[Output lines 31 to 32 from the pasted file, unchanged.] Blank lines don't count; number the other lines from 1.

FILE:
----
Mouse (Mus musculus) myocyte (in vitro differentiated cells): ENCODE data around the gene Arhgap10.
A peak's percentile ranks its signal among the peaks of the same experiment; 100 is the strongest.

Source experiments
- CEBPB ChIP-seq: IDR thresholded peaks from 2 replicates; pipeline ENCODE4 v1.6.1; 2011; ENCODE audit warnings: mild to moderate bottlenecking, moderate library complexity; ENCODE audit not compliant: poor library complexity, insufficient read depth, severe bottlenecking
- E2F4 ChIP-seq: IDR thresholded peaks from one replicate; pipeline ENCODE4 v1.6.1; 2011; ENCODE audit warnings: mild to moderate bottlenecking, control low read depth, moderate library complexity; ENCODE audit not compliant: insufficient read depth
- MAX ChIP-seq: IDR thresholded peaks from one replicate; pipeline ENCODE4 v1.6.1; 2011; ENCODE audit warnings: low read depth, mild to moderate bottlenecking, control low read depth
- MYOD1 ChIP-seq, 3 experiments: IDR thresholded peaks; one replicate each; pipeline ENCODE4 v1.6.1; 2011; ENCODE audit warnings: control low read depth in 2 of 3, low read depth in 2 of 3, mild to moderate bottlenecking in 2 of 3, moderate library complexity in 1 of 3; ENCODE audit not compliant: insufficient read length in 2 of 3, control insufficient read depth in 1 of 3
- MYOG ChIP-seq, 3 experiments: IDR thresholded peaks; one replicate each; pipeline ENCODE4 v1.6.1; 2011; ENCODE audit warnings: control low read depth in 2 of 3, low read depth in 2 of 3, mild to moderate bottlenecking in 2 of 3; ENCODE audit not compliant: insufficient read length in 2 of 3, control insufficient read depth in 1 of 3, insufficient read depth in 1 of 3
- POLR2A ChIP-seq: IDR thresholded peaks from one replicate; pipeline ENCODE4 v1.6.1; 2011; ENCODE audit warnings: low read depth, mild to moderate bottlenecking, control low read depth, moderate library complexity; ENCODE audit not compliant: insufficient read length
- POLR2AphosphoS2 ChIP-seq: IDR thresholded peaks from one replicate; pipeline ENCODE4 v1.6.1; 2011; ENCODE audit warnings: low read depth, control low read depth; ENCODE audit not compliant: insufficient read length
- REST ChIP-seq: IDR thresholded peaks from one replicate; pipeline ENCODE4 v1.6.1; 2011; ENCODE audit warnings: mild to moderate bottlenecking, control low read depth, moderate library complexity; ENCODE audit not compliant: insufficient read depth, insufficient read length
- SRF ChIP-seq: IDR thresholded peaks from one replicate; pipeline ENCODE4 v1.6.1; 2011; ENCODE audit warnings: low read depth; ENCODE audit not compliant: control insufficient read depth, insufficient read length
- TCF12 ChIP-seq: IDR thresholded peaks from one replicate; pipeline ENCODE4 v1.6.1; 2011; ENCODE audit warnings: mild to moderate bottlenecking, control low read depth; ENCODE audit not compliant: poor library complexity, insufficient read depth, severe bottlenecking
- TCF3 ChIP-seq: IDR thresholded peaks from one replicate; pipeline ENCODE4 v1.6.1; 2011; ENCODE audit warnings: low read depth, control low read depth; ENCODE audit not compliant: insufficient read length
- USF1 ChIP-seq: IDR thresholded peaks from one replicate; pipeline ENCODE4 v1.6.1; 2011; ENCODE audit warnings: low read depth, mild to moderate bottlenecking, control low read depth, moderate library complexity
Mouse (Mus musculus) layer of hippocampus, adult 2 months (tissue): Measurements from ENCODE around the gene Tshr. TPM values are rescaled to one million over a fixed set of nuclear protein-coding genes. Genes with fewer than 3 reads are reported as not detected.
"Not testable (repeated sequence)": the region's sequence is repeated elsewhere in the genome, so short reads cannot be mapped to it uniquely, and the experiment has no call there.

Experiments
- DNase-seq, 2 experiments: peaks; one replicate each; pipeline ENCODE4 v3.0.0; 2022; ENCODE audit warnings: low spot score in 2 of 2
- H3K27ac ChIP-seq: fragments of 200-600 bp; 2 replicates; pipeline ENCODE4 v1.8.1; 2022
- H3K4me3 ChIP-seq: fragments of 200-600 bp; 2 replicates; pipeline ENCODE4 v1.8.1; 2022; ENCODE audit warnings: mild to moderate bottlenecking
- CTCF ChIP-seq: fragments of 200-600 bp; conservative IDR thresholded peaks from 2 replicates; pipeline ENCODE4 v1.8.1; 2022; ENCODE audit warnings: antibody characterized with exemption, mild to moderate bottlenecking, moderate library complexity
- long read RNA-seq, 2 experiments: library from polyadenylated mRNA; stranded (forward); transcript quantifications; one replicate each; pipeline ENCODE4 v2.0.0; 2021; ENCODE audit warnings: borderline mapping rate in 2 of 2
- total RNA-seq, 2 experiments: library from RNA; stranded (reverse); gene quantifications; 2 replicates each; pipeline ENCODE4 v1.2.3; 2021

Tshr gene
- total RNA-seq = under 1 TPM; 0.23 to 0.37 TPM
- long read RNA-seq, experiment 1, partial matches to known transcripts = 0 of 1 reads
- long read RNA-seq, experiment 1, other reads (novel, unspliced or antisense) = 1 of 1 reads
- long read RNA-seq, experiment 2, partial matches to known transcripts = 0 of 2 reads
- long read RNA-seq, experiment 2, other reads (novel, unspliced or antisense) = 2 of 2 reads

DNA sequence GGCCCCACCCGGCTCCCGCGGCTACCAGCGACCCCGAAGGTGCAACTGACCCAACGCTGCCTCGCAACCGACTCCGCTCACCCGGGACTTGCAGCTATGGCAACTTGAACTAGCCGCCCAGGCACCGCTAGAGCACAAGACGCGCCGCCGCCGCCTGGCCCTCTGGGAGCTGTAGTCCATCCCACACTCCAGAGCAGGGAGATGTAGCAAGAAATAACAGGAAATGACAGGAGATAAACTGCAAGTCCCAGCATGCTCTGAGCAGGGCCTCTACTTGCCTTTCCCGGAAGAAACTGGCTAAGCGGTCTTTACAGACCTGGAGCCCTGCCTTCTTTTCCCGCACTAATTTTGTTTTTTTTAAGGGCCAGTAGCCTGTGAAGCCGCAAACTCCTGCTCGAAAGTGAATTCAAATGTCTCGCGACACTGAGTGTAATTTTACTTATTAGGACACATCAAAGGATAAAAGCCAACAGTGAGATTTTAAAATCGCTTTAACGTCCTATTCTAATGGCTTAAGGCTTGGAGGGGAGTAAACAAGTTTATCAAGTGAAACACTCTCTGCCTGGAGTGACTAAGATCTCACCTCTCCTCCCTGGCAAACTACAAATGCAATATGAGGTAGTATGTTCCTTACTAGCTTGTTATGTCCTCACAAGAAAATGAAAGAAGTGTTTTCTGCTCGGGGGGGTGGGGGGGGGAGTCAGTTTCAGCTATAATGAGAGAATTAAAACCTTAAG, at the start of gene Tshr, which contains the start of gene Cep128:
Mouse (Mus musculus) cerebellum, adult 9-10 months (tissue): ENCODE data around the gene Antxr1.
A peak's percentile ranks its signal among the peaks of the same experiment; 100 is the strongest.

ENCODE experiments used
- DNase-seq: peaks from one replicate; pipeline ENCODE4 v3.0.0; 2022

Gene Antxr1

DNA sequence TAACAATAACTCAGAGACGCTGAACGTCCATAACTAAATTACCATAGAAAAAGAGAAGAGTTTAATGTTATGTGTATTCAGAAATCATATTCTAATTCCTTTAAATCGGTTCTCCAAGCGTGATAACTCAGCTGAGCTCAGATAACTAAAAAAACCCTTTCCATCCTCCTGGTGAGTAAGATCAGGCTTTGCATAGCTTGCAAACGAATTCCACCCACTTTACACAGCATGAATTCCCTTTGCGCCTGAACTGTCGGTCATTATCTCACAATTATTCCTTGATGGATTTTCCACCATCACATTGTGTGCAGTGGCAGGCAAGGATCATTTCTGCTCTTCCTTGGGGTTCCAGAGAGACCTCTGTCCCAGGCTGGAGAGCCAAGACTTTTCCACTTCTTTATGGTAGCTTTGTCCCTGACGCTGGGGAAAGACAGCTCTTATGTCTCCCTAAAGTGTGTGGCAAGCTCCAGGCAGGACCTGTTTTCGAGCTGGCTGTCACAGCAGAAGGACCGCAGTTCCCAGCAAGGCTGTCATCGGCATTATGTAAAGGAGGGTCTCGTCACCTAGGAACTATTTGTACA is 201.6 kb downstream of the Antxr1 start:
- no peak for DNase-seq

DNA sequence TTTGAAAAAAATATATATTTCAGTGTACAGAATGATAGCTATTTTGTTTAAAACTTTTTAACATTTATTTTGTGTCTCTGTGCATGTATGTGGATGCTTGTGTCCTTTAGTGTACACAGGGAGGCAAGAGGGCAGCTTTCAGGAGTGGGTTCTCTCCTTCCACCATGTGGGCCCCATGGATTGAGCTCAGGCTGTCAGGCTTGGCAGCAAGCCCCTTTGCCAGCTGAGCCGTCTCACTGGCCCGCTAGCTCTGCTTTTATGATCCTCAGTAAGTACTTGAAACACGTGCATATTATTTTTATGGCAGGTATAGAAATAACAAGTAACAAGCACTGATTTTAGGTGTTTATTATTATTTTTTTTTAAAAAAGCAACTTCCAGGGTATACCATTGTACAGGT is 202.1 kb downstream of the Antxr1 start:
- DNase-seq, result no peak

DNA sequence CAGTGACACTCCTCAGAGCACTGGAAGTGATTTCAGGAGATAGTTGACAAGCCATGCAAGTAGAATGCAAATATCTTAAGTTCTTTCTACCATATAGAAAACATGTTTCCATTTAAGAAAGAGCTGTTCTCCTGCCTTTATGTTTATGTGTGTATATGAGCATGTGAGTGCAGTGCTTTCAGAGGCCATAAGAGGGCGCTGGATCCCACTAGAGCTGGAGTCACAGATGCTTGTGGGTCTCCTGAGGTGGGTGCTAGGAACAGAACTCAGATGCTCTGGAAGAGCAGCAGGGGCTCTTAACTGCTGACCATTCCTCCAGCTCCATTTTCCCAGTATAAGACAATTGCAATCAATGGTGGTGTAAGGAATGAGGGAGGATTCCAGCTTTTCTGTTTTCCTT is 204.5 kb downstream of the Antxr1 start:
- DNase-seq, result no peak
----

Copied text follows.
DNA sequence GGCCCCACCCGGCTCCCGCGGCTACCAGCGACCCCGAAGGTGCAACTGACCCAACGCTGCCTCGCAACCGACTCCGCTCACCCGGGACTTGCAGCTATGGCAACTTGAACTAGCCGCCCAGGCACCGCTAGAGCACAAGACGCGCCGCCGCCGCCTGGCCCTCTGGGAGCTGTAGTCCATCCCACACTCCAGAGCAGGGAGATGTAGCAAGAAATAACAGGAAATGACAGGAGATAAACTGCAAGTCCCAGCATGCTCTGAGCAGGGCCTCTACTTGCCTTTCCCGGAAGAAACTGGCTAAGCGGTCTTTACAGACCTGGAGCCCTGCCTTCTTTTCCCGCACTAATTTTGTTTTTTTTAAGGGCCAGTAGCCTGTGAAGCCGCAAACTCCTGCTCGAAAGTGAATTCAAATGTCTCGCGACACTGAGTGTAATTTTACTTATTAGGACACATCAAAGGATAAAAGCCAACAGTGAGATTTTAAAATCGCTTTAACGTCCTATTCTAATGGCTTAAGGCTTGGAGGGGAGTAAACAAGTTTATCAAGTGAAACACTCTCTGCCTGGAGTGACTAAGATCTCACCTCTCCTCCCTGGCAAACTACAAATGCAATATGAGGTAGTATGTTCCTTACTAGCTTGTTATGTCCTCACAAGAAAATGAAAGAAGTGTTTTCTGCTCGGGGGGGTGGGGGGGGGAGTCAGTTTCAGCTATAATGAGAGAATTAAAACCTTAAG, at the start of gene Tshr, which contains the start of gene Cep128:
Mouse (Mus musculus) cerebellum, adult 9-10 months (tissue): ENCODE data around the gene Antxr1.